• David Ocema, Dr. J.P. Senthil Kumar, Dr. J. Shanmuganathan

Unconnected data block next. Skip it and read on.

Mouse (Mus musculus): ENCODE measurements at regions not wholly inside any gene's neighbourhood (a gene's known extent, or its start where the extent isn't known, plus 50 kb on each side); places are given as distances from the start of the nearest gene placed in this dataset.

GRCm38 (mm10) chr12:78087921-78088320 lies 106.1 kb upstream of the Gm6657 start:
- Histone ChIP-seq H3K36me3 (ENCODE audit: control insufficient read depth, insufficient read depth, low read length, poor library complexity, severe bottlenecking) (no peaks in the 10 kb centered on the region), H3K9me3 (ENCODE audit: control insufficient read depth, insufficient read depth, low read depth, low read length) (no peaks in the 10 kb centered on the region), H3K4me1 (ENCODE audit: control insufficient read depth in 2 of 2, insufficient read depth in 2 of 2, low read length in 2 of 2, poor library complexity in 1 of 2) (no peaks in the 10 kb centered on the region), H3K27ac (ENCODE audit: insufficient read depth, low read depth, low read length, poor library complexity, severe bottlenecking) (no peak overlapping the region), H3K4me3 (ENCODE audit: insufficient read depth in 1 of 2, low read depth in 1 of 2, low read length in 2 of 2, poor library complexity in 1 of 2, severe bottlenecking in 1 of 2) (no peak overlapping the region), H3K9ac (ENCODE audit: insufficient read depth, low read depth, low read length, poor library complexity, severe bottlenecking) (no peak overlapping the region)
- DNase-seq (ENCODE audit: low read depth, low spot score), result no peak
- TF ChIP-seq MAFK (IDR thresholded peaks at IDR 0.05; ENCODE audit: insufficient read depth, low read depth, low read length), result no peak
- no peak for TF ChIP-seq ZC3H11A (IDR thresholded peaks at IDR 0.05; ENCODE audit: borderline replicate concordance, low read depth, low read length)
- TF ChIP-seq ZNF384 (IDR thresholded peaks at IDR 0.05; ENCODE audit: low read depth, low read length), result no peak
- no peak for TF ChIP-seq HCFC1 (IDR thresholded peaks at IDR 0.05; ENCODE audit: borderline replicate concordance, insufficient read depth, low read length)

The modern-day debate on Corporate Social Responsibility raises various views, pitting scholars, business managers and the general public in different camps, each camp taking a stern stance and flexing muscle in an attempt to defend their perception of Corporate Social Responsibility. This, in my view, all courtesy of Milton Friedman’s controversial views on the subject matter (Friedman, The New York Times, September 13, 1970) [1]. According to Milton Friedman, “…there is one and only one social responsibility of business, to use its resources and engage in activities designed to increase its profits so long as it stays in the rules of the game, which is, to engage in open and free competition, without deception or fraud.” Friedman therefore summarily dismisses business managers and directors from any involvement in socially responsible activities. Accordingly, we are faced with the daunting task of bringing together the two extremes, the self-interested actors of Friedman’s theory and the protagonists of the altruistic theory which views Corporate Social Responsibility as beneficial to society, close together to common ground. This paper will dwell on the latter position. This review will explore the concept of Corporate Social Responsibility in modern society. It will examine Corporate Social Responsibility from a multi-pronged view, considering the interests of the various stakeholders involved, and particularly how a solid base of leadership is core to the successful implementation of Corporate Social Responsibility in contemporary organizations. The paper will attempt to distinguish the two concepts of philanthropy and Corporate Social Responsibility, establish the need for Corporate Social Responsibility in both organizations and society, effects of organizational activity on the environment and society at large, the key principles of Corporate Social Responsibility, cost externalization, stakeholders and the social contract. It will further look at the relationship between globalization and Corporate Social Responsibility, the link between corporate strategy and Corporate Social Responsibility, and conclude with the benefits as well as the downsides of Corporate Social Responsibility to the various stakeholders.